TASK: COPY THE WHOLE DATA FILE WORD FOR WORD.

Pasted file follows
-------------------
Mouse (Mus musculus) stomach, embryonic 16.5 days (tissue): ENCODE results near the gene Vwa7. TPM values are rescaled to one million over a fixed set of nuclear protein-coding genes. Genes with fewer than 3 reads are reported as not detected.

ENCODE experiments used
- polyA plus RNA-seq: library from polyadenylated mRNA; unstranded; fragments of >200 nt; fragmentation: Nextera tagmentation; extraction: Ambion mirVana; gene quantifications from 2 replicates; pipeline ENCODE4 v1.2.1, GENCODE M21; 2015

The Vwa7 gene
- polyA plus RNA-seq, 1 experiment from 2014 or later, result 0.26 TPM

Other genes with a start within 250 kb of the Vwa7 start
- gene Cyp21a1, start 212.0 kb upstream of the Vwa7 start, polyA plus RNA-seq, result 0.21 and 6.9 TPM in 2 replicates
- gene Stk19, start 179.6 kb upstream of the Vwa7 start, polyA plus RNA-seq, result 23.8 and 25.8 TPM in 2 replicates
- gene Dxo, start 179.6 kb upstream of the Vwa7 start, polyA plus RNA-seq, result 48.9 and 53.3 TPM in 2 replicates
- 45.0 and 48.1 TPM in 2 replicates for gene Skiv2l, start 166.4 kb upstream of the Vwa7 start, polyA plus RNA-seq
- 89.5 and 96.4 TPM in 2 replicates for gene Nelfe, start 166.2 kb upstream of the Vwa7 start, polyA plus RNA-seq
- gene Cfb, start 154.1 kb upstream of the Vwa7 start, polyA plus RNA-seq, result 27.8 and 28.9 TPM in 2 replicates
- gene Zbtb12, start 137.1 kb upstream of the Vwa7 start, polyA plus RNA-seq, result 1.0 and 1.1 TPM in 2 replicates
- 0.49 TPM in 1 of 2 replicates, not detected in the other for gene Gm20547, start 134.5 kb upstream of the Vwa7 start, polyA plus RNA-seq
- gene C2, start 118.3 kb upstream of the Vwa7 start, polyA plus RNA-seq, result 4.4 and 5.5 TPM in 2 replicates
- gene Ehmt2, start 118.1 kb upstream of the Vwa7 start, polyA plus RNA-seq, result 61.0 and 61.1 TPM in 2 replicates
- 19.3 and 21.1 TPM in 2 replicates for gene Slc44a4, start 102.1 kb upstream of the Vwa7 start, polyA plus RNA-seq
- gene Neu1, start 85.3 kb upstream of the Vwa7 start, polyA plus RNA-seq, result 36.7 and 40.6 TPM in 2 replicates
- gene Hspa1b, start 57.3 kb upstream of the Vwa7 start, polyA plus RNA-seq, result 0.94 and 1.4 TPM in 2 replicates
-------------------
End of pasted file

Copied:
Mouse (Mus musculus) stomach, embryonic 16.5 days (tissue): ENCODE results near the gene Vwa7. TPM values are rescaled to one million over a fixed set of nuclear protein-coding genes. Genes with fewer than 3 reads are reported as not detected.

ENCODE experiments used
- polyA plus RNA-seq: library from polyadenylated mRNA; unstranded; fragments of >200 nt; fragmentation: Nextera tagmentation; extraction: Ambion mirVana; gene quantifications from 2 replicates; pipeline ENCODE4 v1.2.1, GENCODE M21; 2015

The Vwa7 gene
- polyA plus RNA-seq, 1 experiment from 2014 or later, result 0.26 TPM

Other genes with a start within 250 kb of the Vwa7 start
- gene Cyp21a1, start 212.0 kb upstream of the Vwa7 start, polyA plus RNA-seq, result 0.21 and 6.9 TPM in 2 replicates
- gene Stk19, start 179.6 kb upstream of the Vwa7 start, polyA plus RNA-seq, result 23.8 and 25.8 TPM in 2 replicates
- gene Dxo, start 179.6 kb upstream of the Vwa7 start, polyA plus RNA-seq, result 48.9 and 53.3 TPM in 2 replicates
- 45.0 and 48.1 TPM in 2 replicates for gene Skiv2l, start 166.4 kb upstream of the Vwa7 start, polyA plus RNA-seq
- 89.5 and 96.4 TPM in 2 replicates for gene Nelfe, start 166.2 kb upstream of the Vwa7 start, polyA plus RNA-seq
- gene Cfb, start 154.1 kb upstream of the Vwa7 start, polyA plus RNA-seq, result 27.8 and 28.9 TPM in 2 replicates
- gene Zbtb12, start 137.1 kb upstream of the Vwa7 start, polyA plus RNA-seq, result 1.0 and 1.1 TPM in 2 replicates
- 0.49 TPM in 1 of 2 replicates, not detected in the other for gene Gm20547, start 134.5 kb upstream of the Vwa7 start, polyA plus RNA-seq
- gene C2, start 118.3 kb upstream of the Vwa7 start, polyA plus RNA-seq, result 4.4 and 5.5 TPM in 2 replicates
- gene Ehmt2, start 118.1 kb upstream of the Vwa7 start, polyA plus RNA-seq, result 61.0 and 61.1 TPM in 2 replicates
- 19.3 and 21.1 TPM in 2 replicates for gene Slc44a4, start 102.1 kb upstream of the Vwa7 start, polyA plus RNA-seq
- gene Neu1, start 85.3 kb upstream of the Vwa7 start, polyA plus RNA-seq, result 36.7 and 40.6 TPM in 2 replicates
- gene Hspa1b, start 57.3 kb upstream of the Vwa7 start, polyA plus RNA-seq, result 0.94 and 1.4 TPM in 2 replicates